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One of the glorious attributes of the Gospel is revealed in the way God raises up the lowly, bestows honor on the unlikely, works good out of the worst circumstances, and uses great trials to bless His special ones. Christianity is no religion for the proud and haughty, for it contradicts man’s fleshly wisdom and carnal reason. For instance, who would have thought the Messiah of God would arrive on earth from the womb of a lowly young girl?

As we consider Mary, we cannot separate her character from her remarkable circumstances and unique trials in bearing and mothering our Lord Jesus Christ. Her great blessing was accompanied by great suffering; indeed, in Scripture these are rarely separated. Her reverent demeanor toward God, her ready belief in God’s Word through the angel Gabriel, and her obedience to her husband in the midst of great trials all commend her to us as a faithful, humble servant of God.


When we first meet Mary in the gospel of Luke, she is greeted by the angel Gabriel, who had identified himself to Zacharias as one “ ‘who stands in the presence of God’ ” (Luke 1:19). His astounding announcement to Mary must be overwhelming to this young woman, but her response is simple belief, with a question: “ ‘How can this be, since I do not know a man?’ ” (Luke 1:34). Her question is legitimate. It was one thing for the aged Sarah to conceive, since she had a husband, but Mary is still a virgin. But the angel answers her and encourages her with news of Elizabeth’s pregnancy. Mary’s famous response should always humble and convict us: “ ‘Behold the maidservant of the Lord! Let it be to me according to your word’ ” (Luke 1:38). She does not argue, ask impertinent questions, or disbelieve in silence. Mary identifies herself as the Lord’s servant or slave, willing to accept whatever He has for her. She does not have the full picture. She must have many questions that have to go unanswered. But she speaks to Gabriel in reverence, expressing her faith, her obedience, and her willing spirit. True humility always bows joyfully to God’s plans and purposes in our lives, no matter how inscrutable they may seem.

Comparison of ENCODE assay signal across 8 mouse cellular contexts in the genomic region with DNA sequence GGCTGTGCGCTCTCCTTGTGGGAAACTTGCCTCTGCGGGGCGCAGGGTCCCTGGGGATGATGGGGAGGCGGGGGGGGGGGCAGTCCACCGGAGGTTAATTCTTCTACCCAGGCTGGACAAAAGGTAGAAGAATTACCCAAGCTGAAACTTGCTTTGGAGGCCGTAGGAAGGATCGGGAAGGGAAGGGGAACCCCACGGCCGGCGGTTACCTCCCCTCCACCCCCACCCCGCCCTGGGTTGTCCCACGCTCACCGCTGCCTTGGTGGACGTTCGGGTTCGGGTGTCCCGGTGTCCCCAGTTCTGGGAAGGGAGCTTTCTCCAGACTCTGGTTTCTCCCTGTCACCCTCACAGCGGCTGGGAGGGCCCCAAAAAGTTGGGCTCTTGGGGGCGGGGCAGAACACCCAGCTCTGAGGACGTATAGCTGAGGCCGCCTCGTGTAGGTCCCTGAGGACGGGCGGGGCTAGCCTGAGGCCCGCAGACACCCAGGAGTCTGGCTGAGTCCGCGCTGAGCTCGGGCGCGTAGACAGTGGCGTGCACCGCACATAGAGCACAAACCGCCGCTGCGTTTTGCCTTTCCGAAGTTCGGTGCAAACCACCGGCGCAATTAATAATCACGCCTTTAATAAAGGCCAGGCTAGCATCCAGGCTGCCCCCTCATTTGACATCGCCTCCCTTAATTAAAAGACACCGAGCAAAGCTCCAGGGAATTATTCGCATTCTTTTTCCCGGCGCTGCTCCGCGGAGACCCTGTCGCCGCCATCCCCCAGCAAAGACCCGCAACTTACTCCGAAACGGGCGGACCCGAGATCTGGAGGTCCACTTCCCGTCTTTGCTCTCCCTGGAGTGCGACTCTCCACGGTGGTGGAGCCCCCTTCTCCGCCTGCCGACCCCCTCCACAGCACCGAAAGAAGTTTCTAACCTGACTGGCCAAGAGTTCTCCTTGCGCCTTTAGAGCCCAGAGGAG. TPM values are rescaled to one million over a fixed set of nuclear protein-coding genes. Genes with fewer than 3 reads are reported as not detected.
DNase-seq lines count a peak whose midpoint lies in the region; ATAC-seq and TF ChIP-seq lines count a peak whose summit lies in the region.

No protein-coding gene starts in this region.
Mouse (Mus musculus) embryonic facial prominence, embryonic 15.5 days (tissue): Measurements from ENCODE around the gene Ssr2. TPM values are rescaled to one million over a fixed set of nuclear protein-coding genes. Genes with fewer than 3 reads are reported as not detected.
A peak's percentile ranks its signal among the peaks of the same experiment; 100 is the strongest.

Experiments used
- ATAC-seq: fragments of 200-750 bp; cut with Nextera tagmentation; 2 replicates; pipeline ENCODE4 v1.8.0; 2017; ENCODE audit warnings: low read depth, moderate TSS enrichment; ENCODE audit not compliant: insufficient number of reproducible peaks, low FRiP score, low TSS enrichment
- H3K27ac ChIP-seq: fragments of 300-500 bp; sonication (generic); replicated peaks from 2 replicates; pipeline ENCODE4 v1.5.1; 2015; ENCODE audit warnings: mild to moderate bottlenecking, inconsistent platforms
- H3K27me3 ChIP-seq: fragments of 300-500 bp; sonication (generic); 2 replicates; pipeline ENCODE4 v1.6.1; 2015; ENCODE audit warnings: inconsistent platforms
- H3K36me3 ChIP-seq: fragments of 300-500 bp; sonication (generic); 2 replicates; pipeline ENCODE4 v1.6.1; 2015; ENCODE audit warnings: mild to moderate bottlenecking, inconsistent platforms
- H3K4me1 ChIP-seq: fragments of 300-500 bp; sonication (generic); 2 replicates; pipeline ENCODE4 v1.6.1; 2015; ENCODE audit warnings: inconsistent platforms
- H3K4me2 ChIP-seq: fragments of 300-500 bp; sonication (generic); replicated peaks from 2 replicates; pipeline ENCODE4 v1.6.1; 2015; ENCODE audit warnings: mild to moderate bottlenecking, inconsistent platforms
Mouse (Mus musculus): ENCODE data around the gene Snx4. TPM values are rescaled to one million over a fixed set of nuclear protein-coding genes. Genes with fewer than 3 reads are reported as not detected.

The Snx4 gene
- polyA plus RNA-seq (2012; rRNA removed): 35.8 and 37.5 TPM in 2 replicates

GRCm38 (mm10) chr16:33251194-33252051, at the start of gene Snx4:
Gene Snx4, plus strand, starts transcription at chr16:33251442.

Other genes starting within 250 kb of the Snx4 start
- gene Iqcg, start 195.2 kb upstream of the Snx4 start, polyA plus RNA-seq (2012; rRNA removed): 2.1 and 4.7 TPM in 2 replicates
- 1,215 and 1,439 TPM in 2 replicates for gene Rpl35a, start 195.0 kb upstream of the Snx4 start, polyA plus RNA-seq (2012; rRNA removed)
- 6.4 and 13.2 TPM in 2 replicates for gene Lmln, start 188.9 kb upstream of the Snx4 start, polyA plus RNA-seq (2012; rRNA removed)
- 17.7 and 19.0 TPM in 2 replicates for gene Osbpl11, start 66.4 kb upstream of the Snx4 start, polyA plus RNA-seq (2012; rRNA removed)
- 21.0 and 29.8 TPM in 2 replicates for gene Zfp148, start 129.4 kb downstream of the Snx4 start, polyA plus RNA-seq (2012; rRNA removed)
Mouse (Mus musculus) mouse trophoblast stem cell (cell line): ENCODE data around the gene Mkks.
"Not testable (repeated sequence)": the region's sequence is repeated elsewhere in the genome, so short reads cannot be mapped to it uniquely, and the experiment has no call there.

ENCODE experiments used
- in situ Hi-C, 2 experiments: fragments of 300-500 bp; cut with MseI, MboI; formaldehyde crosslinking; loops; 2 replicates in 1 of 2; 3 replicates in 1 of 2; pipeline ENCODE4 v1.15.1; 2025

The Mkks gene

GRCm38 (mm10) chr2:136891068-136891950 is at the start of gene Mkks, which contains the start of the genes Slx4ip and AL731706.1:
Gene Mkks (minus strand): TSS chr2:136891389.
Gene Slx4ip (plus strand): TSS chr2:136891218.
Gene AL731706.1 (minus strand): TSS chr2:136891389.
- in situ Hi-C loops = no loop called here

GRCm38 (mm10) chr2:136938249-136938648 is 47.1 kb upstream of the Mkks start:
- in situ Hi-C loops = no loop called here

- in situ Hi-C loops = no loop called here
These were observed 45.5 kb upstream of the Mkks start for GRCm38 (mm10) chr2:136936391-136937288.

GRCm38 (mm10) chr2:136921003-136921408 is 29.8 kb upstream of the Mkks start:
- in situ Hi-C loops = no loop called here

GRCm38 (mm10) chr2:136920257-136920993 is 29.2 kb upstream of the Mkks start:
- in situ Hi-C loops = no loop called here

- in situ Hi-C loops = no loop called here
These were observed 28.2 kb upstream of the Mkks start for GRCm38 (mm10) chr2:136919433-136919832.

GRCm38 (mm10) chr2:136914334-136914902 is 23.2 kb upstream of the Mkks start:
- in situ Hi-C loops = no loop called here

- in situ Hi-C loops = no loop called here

Her reverence is displayed even more fully in her God-exalting song of praise (Luke 1:46–55). She magnifies the Lord, contrasting His manifold mercies shown to His servant Israel with His judgment of the proud. She acknowledges her “lowly state” and calls herself His maidservant. Humility delights to praise God’s power, holiness, might, and authority while remembering man’s lowly dependence upon His mercy and grace. It rejoices in this doctrine of the bigness of God and the smallness of man. Mary is overcome with reverence and awe for her mighty God, who has blessed her and done great things for her. He does the unexpected, raising the lowly and putting down the proud, feeding the hungry and sending away the rich. This knowledge fills her with a humble reverence. Indeed, true reverence springs only from a heart that is humble before God.